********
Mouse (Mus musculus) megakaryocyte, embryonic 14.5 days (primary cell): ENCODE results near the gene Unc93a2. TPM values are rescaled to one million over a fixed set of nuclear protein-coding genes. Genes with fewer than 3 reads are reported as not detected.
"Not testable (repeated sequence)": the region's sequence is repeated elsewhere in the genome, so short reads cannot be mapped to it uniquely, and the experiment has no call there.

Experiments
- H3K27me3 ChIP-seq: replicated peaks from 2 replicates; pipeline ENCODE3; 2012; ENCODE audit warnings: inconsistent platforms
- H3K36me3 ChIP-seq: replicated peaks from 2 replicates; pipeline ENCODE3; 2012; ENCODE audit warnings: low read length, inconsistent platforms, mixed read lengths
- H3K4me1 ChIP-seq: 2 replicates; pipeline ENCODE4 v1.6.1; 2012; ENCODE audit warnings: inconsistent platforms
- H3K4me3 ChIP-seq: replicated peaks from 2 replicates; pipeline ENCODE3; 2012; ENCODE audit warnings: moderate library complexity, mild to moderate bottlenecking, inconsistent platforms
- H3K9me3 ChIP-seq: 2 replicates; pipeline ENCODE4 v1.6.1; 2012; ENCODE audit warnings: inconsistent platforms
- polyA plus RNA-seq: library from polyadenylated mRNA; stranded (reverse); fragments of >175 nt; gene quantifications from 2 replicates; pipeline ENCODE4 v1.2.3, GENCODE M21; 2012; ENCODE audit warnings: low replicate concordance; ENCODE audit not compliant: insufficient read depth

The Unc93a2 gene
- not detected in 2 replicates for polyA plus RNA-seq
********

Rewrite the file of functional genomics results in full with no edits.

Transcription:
Mouse (Mus musculus) megakaryocyte, embryonic 14.5 days (primary cell): ENCODE results near the gene Unc93a2. TPM values are rescaled to one million over a fixed set of nuclear protein-coding genes. Genes with fewer than 3 reads are reported as not detected.
"Not testable (repeated sequence)": the region's sequence is repeated elsewhere in the genome, so short reads cannot be mapped to it uniquely, and the experiment has no call there.

Experiments
- H3K27me3 ChIP-seq: replicated peaks from 2 replicates; pipeline ENCODE3; 2012; ENCODE audit warnings: inconsistent platforms
- H3K36me3 ChIP-seq: replicated peaks from 2 replicates; pipeline ENCODE3; 2012; ENCODE audit warnings: low read length, inconsistent platforms, mixed read lengths
- H3K4me1 ChIP-seq: 2 replicates; pipeline ENCODE4 v1.6.1; 2012; ENCODE audit warnings: inconsistent platforms
- H3K4me3 ChIP-seq: replicated peaks from 2 replicates; pipeline ENCODE3; 2012; ENCODE audit warnings: moderate library complexity, mild to moderate bottlenecking, inconsistent platforms
- H3K9me3 ChIP-seq: 2 replicates; pipeline ENCODE4 v1.6.1; 2012; ENCODE audit warnings: inconsistent platforms
- polyA plus RNA-seq: library from polyadenylated mRNA; stranded (reverse); fragments of >175 nt; gene quantifications from 2 replicates; pipeline ENCODE4 v1.2.3, GENCODE M21; 2012; ENCODE audit warnings: low replicate concordance; ENCODE audit not compliant: insufficient read depth

The Unc93a2 gene
- not detected in 2 replicates for polyA plus RNA-seq